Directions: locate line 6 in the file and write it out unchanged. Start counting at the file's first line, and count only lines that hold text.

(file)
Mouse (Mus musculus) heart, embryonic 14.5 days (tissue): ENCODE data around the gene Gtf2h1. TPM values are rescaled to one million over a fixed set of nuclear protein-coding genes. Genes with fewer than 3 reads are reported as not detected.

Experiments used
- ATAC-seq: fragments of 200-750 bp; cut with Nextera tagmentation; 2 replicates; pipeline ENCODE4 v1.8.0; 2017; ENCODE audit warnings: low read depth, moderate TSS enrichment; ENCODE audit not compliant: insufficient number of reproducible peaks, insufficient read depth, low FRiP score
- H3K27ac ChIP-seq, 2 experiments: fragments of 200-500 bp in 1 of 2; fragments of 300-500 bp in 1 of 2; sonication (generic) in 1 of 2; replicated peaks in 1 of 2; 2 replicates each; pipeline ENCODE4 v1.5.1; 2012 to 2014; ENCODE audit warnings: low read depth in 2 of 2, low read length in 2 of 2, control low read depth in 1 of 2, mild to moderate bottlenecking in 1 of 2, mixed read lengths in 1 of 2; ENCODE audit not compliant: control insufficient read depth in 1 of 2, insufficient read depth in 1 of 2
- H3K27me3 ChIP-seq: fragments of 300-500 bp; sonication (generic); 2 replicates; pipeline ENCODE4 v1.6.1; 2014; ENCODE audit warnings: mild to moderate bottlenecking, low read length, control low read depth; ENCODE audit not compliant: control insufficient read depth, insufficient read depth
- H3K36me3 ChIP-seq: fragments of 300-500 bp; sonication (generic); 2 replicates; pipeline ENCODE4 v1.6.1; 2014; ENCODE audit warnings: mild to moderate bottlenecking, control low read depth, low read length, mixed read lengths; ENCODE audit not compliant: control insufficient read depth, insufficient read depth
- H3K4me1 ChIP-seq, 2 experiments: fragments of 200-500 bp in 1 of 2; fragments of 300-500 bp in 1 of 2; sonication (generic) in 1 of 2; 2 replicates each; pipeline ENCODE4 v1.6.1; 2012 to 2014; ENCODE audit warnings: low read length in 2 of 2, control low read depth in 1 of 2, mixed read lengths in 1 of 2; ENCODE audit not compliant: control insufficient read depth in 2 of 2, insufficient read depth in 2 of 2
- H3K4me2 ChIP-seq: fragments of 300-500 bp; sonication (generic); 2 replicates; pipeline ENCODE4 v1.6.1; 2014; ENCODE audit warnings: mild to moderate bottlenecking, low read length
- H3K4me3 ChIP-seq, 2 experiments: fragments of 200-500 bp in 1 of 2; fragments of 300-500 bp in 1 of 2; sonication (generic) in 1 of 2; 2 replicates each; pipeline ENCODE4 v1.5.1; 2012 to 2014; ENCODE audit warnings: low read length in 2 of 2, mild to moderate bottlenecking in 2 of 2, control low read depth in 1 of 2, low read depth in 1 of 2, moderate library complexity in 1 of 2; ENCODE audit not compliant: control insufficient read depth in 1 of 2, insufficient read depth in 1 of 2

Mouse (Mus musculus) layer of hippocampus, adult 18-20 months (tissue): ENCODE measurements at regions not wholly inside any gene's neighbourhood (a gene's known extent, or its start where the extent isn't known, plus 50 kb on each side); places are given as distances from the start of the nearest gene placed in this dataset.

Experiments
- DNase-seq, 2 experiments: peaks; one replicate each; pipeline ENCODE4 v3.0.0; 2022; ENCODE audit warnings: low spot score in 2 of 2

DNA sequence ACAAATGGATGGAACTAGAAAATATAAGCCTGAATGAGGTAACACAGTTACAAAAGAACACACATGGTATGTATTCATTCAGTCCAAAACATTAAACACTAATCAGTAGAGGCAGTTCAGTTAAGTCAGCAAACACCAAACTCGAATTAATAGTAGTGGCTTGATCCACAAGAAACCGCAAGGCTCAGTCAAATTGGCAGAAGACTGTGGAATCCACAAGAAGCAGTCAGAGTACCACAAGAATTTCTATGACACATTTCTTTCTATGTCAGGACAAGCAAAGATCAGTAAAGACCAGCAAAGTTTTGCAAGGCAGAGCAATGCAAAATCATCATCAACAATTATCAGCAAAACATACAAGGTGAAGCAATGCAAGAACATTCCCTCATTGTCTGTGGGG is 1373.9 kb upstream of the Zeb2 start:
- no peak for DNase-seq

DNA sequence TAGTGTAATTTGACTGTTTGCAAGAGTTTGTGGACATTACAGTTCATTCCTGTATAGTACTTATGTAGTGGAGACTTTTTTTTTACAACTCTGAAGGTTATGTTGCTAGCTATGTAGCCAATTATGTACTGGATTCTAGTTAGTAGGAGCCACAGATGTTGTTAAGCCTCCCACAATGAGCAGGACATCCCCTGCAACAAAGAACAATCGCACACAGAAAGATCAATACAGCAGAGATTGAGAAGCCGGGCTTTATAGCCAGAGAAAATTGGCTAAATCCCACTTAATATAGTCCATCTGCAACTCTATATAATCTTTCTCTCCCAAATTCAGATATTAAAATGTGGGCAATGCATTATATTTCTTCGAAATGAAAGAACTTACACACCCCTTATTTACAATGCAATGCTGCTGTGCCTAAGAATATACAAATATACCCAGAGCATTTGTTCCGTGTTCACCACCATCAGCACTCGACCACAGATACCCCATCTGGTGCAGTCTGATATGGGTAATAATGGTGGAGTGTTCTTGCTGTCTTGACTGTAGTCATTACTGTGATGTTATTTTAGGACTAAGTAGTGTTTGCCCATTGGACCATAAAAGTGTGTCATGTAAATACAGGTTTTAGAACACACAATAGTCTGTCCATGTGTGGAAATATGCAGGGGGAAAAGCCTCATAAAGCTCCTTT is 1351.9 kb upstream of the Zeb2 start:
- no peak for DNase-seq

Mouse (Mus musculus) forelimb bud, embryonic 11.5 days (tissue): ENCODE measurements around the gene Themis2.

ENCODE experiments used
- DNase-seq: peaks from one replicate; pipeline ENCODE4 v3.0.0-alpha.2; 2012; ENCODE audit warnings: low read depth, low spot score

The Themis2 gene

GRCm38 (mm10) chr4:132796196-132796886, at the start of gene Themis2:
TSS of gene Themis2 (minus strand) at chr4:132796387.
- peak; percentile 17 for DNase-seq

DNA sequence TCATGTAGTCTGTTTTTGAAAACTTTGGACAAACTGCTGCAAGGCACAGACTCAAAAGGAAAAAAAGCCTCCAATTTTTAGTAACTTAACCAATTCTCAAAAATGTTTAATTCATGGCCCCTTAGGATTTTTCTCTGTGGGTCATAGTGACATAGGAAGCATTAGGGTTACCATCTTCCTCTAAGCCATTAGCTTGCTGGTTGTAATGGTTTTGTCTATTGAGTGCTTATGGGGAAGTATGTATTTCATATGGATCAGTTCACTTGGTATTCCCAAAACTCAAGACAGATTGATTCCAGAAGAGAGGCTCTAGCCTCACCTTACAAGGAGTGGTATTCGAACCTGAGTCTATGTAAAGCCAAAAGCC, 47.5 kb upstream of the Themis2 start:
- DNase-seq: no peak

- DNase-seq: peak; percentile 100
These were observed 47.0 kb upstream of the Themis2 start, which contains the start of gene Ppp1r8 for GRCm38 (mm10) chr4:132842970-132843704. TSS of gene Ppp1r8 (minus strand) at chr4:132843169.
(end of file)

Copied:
- H3K36me3 ChIP-seq: fragments of 300-500 bp; sonication (generic); 2 replicates; pipeline ENCODE4 v1.6.1; 2014; ENCODE audit warnings: mild to moderate bottlenecking, control low read depth, low read length, mixed read lengths; ENCODE audit not compliant: control insufficient read depth, insufficient read depth